No one would knowingly fly with a pilot that’s never practiced an emergency landing, yet the equivalent scenario is the norm in Security Operations Centers (SOCs) worldwide. Widespread access to cyber ranges – the cybersecurity version of a flight simulator – is helping to change that by enabling incident responders to practice dealing with cyber emergencies before they encounter one on the job. As we help our corporate and university partners build and launch cyber ranges, one of the most important lessons we’ve learned is that cyber defense is a team sport, yet few SOC teams are trained to work as a cohesive team.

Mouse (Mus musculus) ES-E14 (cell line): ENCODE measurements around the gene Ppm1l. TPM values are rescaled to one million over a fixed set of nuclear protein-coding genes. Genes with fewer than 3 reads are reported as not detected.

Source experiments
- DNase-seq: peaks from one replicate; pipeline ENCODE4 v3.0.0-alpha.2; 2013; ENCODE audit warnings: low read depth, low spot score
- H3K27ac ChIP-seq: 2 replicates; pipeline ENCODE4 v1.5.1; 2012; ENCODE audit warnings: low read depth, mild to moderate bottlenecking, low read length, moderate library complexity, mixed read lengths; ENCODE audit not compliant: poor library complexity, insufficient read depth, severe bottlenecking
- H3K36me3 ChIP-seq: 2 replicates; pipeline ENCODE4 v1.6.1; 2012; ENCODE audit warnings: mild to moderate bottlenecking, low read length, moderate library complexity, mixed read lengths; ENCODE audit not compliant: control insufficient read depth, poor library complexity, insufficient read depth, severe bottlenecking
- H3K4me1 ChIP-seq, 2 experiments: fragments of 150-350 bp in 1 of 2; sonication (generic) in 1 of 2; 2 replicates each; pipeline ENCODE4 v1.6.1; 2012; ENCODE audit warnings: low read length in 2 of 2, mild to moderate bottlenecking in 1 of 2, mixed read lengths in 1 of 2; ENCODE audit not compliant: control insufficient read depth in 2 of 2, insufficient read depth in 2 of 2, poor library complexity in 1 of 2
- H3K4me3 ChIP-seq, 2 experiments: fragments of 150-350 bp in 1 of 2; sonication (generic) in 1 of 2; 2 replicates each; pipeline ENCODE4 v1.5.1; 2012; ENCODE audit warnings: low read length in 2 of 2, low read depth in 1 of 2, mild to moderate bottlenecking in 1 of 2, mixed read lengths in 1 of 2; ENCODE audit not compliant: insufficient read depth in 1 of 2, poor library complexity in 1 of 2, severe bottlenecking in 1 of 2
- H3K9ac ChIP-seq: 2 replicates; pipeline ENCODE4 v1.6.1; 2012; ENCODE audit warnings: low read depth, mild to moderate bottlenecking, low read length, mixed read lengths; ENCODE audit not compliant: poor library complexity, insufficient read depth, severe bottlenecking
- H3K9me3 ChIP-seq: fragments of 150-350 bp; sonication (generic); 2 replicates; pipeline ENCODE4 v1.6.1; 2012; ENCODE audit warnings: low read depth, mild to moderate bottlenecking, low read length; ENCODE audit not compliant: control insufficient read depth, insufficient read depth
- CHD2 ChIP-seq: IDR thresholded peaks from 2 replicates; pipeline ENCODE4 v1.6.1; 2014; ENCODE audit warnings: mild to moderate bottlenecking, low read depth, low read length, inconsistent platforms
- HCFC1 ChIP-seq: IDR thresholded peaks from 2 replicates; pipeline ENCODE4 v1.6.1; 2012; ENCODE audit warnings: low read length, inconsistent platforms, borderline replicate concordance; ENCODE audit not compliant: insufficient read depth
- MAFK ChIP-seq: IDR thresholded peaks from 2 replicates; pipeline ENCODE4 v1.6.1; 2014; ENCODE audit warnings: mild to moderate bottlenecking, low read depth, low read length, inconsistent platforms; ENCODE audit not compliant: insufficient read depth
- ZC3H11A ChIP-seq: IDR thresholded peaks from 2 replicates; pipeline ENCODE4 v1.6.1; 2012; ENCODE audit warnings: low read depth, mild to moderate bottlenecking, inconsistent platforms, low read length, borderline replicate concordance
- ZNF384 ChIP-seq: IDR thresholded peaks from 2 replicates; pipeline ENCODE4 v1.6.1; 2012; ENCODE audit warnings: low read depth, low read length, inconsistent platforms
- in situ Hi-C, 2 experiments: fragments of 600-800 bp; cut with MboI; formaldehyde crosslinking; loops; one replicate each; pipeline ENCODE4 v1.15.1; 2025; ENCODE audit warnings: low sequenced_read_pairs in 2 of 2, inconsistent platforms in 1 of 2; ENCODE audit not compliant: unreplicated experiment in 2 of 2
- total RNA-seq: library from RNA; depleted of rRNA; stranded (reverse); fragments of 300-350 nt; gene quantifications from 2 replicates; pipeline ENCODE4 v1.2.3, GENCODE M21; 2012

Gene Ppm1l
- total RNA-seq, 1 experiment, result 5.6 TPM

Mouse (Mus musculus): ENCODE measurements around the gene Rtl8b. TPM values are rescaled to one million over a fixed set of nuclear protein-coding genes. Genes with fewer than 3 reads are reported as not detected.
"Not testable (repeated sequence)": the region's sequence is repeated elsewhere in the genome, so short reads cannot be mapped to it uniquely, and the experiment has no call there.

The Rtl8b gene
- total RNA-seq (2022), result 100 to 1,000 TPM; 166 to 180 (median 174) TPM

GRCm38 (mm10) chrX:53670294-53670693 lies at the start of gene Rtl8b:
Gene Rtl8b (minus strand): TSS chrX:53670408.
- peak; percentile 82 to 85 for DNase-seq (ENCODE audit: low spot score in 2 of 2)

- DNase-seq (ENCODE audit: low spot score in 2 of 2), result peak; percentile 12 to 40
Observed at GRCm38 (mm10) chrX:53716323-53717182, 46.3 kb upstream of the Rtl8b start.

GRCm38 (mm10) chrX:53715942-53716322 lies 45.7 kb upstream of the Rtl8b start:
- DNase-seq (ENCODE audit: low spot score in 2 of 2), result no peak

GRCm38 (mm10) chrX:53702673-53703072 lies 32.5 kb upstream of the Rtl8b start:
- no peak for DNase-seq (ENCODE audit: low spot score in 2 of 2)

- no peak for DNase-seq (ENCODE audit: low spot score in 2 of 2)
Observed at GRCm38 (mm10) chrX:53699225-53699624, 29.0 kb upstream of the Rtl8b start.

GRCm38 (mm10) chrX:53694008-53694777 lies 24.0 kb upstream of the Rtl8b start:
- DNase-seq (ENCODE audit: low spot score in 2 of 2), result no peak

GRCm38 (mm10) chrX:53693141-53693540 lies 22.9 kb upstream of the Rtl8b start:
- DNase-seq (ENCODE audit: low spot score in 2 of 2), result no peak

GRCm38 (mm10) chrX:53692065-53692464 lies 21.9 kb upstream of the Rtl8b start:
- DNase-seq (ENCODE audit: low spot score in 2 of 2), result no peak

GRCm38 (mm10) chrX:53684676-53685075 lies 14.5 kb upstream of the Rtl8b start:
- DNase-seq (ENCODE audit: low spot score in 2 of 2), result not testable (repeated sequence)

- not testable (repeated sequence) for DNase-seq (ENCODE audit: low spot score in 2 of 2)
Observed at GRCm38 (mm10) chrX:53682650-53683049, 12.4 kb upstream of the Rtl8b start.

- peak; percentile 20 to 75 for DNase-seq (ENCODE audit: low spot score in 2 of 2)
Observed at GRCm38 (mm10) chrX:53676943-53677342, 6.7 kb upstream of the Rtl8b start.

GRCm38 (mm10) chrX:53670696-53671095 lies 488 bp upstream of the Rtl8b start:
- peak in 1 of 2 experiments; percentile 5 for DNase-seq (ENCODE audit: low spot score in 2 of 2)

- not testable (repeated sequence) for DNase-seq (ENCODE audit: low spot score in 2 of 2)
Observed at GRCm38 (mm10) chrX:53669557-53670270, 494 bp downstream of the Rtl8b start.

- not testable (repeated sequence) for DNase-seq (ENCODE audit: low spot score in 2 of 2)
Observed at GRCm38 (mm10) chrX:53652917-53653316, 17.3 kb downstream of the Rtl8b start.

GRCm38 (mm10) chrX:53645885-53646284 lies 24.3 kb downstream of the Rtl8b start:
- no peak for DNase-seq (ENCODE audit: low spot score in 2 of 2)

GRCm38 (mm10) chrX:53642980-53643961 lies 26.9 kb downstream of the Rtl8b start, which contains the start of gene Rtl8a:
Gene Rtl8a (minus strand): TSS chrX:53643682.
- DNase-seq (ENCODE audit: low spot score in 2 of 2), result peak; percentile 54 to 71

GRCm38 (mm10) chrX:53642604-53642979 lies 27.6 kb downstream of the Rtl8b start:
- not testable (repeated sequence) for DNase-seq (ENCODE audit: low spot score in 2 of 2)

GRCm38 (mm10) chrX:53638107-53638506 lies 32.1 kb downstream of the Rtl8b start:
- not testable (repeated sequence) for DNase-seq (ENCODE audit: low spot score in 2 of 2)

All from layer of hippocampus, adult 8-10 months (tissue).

The good news is it’s a fixable problem. For a variety of reasons, teamwork isn’t yet ingrained in the culture of incident response, but it needs to be. Responding to major cyber incident requires the combined knowledge and skill sets of multiple people in a variety of roles to work together, operating multiple cyber tools and working off of the same organizational playbooks. When it comes to cyberattacks, practice will never make perfect, but it does make ‘prepared,’ and teaches people to work together. Cyber range training is still new, but here’s what we’re seeing as emerging best practices for team training – who should be trained, on what, why, and how often:

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